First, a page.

All About Earwax

Our bodies are full of substances such as blood, saliva, tears, and snot. However, one which many are on a mission to eradicate is earwax. Our bodies are amazing biological marvels and there are few functions and features of our bodies which are superfluous. Earwax actually plays an important role in the health of our ears, and your mission to keep your ears clean could actually be causing more issues for your hearing than you may suspect.

What is earwax and what does it do, anyway?!

First of all, it’s not wax at all. Technically called cerumen, earwax is a mix of dead skin cells combined with oils, sweat, and even trapped dirt and dust. In fact, earwax’s sticky nature helps to trap dirt, dust, and unwanted debris. It acts like a magnet for undesired substances in the ear canal and moves them out like a conveyor belt, via the movement of your jaw as you talk or chew, helping to keep your ears clear and clean. In fact, earwax is essential to the health of the ear canal. In addition to moving debris out of the ear, it’s an antimicrobial substance, helping to prevent infection for cuts and lesions in the inner ear, which would otherwise be difficult to treat. Other surprising functions of earwax include:

  • a moisturizer to keep your ears from becoming dry, flaky and keeping all parts lubricated so they can function properly.
  • The smell of earwax repels insects which may otherwise get trapped in your ear canal 

How to clean your ears

Many people add cleaning their ears to their daily hygiene routine. However, our ears are self-cleaning, meaning that attempting to clean your ears can complicate the process. “An overly clean ear can be an unhealthy ear,” explains Max Stanley Chartrand, PhD in an article highlighting the harms of attempting to remove earwax. “Anytime someone tries to clean their ear by inserting a finger or small object into their ears, they risk wedging earwax back into the skin, where it can harden and become problematic, even affecting your hearing,” he explains.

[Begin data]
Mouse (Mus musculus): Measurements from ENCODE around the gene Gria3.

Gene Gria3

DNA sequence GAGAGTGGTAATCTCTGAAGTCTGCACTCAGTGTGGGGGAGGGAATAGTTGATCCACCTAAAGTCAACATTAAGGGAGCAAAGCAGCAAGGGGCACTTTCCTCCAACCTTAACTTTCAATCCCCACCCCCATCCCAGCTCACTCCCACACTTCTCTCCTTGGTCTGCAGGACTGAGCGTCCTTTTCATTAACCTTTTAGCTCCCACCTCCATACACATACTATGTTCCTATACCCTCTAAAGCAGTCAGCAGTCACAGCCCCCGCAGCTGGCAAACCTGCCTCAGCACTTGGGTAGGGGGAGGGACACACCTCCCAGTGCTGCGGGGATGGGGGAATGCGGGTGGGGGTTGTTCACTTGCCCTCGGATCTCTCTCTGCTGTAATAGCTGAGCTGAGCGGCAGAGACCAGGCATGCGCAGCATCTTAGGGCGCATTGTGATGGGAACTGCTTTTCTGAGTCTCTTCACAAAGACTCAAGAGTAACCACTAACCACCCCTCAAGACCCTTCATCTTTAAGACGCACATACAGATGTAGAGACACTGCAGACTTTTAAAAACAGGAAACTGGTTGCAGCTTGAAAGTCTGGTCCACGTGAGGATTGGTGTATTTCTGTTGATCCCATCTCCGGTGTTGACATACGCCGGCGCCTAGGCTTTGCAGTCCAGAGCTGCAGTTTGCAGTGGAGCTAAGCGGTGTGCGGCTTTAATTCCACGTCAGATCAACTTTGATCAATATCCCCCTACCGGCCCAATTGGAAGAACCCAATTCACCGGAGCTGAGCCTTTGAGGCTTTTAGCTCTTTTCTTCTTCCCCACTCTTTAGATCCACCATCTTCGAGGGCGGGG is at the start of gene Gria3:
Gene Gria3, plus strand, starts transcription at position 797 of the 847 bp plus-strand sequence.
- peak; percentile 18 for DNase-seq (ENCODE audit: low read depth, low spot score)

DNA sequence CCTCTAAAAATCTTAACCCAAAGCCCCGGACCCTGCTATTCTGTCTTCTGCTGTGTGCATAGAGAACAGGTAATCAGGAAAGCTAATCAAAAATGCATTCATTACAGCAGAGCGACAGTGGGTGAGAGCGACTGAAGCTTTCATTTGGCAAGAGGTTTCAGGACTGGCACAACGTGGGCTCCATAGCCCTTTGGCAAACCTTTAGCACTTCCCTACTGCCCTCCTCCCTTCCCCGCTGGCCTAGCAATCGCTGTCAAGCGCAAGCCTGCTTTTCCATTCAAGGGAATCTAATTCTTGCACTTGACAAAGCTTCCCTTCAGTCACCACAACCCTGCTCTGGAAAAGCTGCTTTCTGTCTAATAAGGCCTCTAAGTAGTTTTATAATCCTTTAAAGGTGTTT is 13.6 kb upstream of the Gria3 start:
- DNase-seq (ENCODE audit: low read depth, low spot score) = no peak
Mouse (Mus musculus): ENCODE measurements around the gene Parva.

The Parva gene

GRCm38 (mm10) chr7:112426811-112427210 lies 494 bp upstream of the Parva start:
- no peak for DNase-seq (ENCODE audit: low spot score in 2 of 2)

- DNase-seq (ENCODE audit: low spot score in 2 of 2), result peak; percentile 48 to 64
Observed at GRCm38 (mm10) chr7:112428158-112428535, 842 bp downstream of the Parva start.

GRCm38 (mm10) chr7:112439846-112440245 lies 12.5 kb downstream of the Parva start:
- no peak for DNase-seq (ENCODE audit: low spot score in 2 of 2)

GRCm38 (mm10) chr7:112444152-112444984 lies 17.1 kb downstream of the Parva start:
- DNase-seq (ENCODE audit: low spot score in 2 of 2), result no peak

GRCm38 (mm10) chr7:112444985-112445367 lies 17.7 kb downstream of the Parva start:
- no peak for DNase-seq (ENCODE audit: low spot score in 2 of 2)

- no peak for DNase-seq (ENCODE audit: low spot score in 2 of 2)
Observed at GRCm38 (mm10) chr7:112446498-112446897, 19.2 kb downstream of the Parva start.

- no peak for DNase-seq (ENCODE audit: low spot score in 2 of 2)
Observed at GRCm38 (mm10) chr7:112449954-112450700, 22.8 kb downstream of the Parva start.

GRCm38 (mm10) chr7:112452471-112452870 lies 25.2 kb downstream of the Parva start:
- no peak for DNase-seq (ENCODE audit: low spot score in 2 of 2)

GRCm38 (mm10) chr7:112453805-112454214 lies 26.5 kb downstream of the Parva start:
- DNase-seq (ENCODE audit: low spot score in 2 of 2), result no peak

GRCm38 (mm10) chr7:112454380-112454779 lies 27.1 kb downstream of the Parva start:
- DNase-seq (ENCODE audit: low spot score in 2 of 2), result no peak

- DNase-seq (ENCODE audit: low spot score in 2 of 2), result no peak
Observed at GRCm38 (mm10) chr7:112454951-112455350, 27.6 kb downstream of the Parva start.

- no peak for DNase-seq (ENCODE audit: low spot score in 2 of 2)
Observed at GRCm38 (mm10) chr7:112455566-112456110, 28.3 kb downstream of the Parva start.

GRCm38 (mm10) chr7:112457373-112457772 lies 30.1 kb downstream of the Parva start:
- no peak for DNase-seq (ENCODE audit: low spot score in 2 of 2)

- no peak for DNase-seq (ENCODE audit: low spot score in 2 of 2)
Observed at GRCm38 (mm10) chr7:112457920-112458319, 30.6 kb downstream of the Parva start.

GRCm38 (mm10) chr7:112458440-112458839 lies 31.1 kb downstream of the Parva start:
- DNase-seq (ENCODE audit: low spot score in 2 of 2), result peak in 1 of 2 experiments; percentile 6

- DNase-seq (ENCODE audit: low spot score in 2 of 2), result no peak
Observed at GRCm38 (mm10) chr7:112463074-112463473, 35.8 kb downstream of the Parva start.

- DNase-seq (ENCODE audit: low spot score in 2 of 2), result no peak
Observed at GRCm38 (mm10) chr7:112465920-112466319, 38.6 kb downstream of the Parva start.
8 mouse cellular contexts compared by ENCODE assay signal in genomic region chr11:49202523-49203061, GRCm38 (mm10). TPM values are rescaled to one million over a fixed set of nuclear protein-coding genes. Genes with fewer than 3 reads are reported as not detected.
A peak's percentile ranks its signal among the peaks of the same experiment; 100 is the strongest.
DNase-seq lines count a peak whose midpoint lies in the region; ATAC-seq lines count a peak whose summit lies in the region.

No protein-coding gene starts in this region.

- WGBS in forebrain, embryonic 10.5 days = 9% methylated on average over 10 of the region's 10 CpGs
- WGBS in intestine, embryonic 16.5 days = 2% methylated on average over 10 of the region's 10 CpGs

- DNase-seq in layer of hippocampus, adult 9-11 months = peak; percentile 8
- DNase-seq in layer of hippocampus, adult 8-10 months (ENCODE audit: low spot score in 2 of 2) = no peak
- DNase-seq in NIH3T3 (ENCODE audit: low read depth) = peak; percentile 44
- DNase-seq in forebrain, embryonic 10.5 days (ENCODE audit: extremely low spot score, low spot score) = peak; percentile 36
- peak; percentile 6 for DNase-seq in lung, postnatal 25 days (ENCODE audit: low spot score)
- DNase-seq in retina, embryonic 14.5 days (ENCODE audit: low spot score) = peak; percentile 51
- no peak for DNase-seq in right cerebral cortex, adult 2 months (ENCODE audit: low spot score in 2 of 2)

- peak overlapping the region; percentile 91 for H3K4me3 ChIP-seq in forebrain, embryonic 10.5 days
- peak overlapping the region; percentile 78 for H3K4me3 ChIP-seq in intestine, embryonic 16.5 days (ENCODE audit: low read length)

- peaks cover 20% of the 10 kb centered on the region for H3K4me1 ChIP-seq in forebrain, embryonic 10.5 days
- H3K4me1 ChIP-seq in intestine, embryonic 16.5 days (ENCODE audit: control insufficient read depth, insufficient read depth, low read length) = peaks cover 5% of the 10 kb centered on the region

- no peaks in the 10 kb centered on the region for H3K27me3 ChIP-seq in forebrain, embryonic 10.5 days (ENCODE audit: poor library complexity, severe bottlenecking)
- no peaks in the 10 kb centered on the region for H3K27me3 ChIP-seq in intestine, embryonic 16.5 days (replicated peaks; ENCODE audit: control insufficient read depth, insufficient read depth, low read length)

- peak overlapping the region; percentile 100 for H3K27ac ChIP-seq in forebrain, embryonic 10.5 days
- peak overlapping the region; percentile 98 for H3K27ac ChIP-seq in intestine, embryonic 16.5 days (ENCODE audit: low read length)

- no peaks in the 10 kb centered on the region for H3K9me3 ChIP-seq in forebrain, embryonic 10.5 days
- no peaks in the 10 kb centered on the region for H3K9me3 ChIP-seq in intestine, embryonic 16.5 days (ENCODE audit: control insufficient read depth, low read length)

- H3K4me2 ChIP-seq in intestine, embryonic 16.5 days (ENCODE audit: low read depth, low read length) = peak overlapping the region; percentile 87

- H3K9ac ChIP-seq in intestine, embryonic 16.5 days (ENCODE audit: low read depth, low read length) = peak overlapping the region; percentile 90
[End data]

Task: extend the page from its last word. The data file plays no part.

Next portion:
Many people make the mistake of attempting to clean their ears out with a cotton swab, or worse a bobby pin or another small object. The problem with this is that it can force earwax deeper into the ear canal where it can become impacted. This can block sound from reaching the inner ear and the brain, as well as damaging the many fragile mechanisms of the inner ear such as the eardrum, ossicles or cochlea.

Do you have too much earwax?

Trust your body. Your body knows exactly how much earwax to produce unless there is another underlying issue such as improper diet, or jaw issue. Other factors which can cause you to over produce include:

  • Excess stress
  • Excessive hair in the ear canals.
  • Excessive ear infections
  • abnormally formed ear canals or osteomata (extra bone tissue)
  • certain skin conditions

The more you try to remove earwax, the more your body will make, so we recommend obtaining it. Removing earwax sends a signal to your body to create more, making it more likely to experience an impaction interfering with hearing, and increasing the risk of ear infections and other complications.

The safe way to clean your ears

While we recommend avoiding ever sticking anything in your ears to clean them, a safe method revolves around softening the earwax in your ears, so it can exit to your outer ear on its own. Try putting 3 to 5 drops of a mineral oil in each ear and lying on the corresponding side for around 15 minutes to loosen the earwax. Afterwards, indulge in a hot steamy shower, which will further loosen earwax, allowing it to exit your ear. After the shower, you simply need to wipe earwax away with a soft damp cloth.

When to see a medical professional

If you are experiencing issues with hearing it could signal a buildup of earwax. However, there are several other causes of hearing loss. To truly understand the cause of a hearing loss, we recommend contacting us today for a comprehensive hearing evaluation. Along with a physical exam where we will be able to check the status of your earwax we can test for further causes of hearing loss. Contact us today to set up your next hearing exam.